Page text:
14219 College, WC 4762
Cane Hill AR 72717
Lemke called Cane Hill one of our County's most romantic spots. Most
certainly it is one of our most historic spots. Not only was it one
of the first settlements after Lovely County was formed in 1827, but it
also witnessed the establishment of one of the State's first colleges.
It had several of our County's early mills. It was the site
of a Civil War battle on November 28, 1862. It had a noted early
day pottery. It was the center of Cumberland Presbyterian activities from
the earliest times, an influence that spread all over the country. The first
Sunday School in Arkansas was established here in 1828. In fact, the
first public school and library in the State were also in Cane Hill.
Cane Hill College, twice destroyed by fire and twice rebuilt, made
this community the cultural center of a wide area. The names of
it's residents were important County-wide in ante-bellum days, names like
Buchanan, Carnahan, McClellan, Bean, Pyeatt, Mitchell, and Earle.
Canehill has been the official name of the post office since 1901.
The first post office called Cane Hill, was established in 1829.
The area now known as Cane Hill was originally three rural communities.
The northernmost section was the original site of the Cane Hill post
office and was later known as White Church. The site of the current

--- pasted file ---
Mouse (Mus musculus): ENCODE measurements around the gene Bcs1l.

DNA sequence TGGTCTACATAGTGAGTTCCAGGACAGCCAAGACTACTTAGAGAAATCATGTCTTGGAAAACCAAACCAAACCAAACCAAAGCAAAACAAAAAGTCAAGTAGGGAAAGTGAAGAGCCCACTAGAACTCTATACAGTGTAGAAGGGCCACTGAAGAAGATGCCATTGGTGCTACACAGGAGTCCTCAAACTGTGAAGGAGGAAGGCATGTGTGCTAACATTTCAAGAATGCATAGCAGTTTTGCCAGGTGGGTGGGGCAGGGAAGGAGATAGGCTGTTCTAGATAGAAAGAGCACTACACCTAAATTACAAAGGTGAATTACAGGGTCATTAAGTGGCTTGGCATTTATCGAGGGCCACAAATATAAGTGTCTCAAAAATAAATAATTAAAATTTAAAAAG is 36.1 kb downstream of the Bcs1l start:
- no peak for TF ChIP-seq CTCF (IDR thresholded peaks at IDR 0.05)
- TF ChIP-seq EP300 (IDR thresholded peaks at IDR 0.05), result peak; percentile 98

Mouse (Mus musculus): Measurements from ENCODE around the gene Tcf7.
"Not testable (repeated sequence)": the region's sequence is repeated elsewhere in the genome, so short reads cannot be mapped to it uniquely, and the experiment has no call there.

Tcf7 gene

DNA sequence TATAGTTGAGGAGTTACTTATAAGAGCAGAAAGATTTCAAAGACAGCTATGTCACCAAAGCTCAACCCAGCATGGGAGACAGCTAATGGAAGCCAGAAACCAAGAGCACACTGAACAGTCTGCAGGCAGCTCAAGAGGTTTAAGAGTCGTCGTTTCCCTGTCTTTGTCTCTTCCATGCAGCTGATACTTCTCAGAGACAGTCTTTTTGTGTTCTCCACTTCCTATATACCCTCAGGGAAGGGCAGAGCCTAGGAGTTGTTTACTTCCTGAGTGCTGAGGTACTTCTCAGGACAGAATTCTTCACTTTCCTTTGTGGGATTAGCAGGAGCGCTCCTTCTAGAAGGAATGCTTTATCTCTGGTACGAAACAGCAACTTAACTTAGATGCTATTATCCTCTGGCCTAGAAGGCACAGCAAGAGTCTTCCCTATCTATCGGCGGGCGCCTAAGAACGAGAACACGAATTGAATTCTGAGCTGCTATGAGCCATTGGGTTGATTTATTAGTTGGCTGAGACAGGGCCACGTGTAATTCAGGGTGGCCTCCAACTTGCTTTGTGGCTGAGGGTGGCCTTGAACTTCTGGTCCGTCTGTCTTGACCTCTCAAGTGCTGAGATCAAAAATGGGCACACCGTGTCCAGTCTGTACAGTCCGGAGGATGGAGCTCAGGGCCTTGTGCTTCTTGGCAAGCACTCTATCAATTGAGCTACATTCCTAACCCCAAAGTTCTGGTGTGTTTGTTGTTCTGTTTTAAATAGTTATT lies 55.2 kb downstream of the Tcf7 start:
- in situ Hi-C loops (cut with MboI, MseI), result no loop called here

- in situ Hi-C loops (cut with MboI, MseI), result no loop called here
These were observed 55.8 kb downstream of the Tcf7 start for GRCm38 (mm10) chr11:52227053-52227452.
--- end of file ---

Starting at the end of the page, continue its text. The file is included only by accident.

Canehill post office was also known at various times as Boonsboro,
Boonsborough, and Steam Mill. The southernmost community, in present-day
Clyde, was known as Russellville. None of these communities was ever
Grist mills and saw mills played an important part on the early
history of Washington County. The first mill of record near Cane Hill
is said to have been built by Mark Bean between Cane Hill and Lincoln
at Bean's Spring. Lemke says this mill may exist only in legend. John
Rankin Pyeatt did build a mill about a mill north of Cane Hill on land
he bought in 1838. William Moore married Pyeatt's daughter and the
mill became known as the Moore-Pyeatt Mill. It operated during the
Civil War likely to the benefit of whichever army was in the area at
the time. After that War, Moore replaced the mill machinery, bringing
new works from Cincinnati,Ohio. After Pyeatt died in 1895, Moore
operated the mill as before but when his daughter married Walter
Buchannan they became partners in the mill. The Moore-Buchannan Mill
was moved to about a mile south of Cane Hill, along highway 45,
where the old water wheel stands still today. Lemke reported the mill
remained in operation until the 1930's.
Cane Hill once boasted newspapers, hotels, mills, colleges,
a Masonic Lodge and a bank, but still offers plenty of historic attractions
that no one interested in area history should miss. In the center of the
village is the marker erected by the Arkansas Centennial Commission
in commemoration of old Cane Hill College. The campus was atop the hill
a hundred yards to the west and the 1874 brick building remains. Down
highway 45, and Jordan Creek, to the
west, the visitor will find the ruins of the old mill- its 34-foot
overshot wheel and the rebuilt foundation walls. Several houses as well
as the mill and the cemetery are on the National Register of Historic
Today, Cane Hill celebrates its early days with a festival in September
with music, crafts and sorghum cane syrup making. A museum operates in
the old college building.
The Old Mill at Cane Hill by W J Lemke Flashback November 1961
Historic Washington County by W J Lemke Washington County Historical
The Encyclopedia of Arkansas, Cane Hill(Washington County) by Julanne
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